Could the ANC start excluding Jews who support Israel?
“Should South Africans be tolerant of Zionists is a question we have yet to answer as a society because some could equate them with South Africans who still fly the old South African flag.”
These are the words of ANC Western Cape caucus coordinator Wesley Seale. He wrote to the SA Jewish Report after the newspaper covered how the ANC questioned the hosting of a Jewish community event at the residence of Western Cape Premier Alan Winde.
It is a fact that most Jews in South Africa are Zionist, but the ANC simply doesn’t seem to acknowledge or accept this. The term ‘Zionist’ is known to refer to people who support the maintenance of an independent Jewish State, which refers to most Jews around the world.
“The demonising of Zionists could result in the marginalising of Jews who are Zionist or even of Jews irrespective of whether they are Zionist or not,” says the Institute of Race Relations’ Sara Gon.
The ANC’s confusion around how it sees Jews was also clear in the rest of Seale’s comments. In the same breath, he says: “The ANC would never take aim at the Jewish community and we have a long history fighting for the rights of Jewish people in South Africa. We deplore any form of discrimination and especially towards a community that has among its members great luminaries who fought against apartheid. However, apartheid is also what is happening in Israel. The ANC firmly believes in the right of the Palestinian people to self-determination in their homeland.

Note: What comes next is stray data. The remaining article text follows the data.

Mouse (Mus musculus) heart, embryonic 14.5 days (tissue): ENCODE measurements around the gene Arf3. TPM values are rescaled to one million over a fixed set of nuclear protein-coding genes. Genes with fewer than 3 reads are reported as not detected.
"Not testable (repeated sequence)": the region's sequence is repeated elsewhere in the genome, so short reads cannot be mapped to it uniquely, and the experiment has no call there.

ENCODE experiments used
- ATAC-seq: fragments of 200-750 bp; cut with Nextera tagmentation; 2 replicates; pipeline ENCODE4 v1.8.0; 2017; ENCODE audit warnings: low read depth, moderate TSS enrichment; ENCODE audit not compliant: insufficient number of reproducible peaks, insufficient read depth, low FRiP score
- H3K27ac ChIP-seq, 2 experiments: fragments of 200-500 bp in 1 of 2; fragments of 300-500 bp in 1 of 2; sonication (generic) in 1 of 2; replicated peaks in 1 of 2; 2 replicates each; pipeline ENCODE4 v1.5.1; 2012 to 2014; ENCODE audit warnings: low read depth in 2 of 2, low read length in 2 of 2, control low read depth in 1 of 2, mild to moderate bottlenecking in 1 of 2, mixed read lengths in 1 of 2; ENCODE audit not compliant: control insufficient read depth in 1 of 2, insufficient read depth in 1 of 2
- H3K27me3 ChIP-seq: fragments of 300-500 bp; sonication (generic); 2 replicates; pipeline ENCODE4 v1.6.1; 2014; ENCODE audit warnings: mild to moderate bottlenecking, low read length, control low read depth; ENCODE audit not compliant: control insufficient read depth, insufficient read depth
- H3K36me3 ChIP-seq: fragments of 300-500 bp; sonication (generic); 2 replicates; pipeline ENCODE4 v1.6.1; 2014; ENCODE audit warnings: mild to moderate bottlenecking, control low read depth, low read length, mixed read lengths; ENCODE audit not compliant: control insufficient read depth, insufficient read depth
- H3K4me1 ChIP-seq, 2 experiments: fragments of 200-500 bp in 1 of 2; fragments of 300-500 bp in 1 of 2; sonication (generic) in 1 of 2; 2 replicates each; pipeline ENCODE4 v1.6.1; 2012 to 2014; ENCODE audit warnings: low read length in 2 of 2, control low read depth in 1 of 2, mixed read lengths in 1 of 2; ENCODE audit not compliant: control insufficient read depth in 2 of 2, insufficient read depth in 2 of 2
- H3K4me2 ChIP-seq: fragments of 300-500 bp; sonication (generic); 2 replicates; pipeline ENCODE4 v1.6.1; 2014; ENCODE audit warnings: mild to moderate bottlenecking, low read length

“We clearly took aim at the premier’s Zionist friends,” he adds. “We did not question the hosting of the event based on the fact that it is a Jewish event. We asked the question based on the fact that the DSCF [David Susman Community Foundation] has as its description displaying ‘unwavering commitment to Israel’.
“We do not object to Jewish events being held at Leeuwenhof, but we would object to a state residence, belonging to all the people of the Western Cape, being used for Zionist purposes and, in particular, to raise funds for the apartheid Zionist state of Israel.
“The ANC has and will always fight for all people to have a place in our country,” he says. “If we are to struggle against antisemitism and discrimination of any sort, we must fight fear and ignorance. We must not tolerate discrimination and prejudice towards anyone within our society.”